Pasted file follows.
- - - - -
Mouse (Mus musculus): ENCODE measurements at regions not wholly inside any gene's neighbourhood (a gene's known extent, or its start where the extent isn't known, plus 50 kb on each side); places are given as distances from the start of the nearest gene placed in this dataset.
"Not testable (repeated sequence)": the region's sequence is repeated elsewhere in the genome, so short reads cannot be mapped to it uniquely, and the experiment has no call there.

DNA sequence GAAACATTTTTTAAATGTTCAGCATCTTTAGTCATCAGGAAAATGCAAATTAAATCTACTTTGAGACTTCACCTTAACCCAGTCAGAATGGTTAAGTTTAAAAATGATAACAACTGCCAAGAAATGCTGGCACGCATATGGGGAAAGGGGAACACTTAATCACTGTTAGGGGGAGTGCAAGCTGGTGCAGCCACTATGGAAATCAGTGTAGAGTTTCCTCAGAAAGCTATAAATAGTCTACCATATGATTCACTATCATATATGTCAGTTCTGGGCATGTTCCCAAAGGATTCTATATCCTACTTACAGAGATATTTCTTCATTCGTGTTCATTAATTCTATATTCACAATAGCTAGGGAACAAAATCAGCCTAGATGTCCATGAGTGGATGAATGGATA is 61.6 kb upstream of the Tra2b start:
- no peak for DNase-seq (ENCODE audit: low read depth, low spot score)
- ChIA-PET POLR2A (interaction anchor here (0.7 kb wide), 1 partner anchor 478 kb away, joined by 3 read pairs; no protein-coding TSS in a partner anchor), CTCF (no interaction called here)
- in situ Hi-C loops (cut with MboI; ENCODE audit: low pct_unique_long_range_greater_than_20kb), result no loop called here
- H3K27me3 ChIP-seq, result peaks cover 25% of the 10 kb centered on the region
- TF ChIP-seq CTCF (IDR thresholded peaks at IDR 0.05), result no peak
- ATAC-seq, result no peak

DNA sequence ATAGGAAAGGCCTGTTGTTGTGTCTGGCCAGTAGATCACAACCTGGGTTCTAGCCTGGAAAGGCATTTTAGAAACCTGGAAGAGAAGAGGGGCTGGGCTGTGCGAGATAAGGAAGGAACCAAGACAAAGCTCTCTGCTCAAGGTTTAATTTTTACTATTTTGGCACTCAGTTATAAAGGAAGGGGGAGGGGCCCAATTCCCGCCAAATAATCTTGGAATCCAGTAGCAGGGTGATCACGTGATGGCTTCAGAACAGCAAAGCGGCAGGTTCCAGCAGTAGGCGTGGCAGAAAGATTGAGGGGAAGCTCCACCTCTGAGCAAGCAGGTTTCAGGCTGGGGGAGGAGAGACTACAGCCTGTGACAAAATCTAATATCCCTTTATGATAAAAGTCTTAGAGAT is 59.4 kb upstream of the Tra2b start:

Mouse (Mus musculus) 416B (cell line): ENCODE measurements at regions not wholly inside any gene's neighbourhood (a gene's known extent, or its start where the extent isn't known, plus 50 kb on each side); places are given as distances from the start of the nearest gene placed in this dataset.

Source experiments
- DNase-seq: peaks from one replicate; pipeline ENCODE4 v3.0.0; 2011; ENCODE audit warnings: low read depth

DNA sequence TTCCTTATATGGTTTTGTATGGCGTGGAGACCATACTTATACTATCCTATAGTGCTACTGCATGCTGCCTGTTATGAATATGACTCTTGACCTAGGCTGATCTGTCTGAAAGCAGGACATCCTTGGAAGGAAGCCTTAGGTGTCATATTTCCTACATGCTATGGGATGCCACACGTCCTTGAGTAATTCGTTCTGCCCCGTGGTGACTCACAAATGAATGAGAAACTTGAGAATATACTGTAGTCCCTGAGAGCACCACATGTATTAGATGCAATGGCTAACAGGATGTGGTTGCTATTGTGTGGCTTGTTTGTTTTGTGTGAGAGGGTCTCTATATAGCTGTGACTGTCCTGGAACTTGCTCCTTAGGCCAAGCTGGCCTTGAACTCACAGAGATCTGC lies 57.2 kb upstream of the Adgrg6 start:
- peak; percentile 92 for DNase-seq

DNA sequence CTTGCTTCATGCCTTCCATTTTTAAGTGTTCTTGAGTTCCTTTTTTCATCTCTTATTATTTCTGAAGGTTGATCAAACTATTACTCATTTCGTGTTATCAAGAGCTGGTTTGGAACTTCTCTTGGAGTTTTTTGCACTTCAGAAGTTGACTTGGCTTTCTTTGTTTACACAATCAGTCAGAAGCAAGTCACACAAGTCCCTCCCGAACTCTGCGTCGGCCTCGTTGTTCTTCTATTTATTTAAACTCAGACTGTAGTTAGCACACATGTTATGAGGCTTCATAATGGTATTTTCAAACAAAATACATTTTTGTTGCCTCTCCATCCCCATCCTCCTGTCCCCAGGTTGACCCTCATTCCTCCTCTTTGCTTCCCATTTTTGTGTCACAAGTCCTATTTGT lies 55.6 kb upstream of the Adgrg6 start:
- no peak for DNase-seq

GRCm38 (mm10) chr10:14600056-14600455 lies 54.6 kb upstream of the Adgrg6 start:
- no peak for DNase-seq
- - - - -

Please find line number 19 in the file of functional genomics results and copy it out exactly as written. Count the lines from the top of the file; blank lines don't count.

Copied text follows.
- no peak for DNase-seq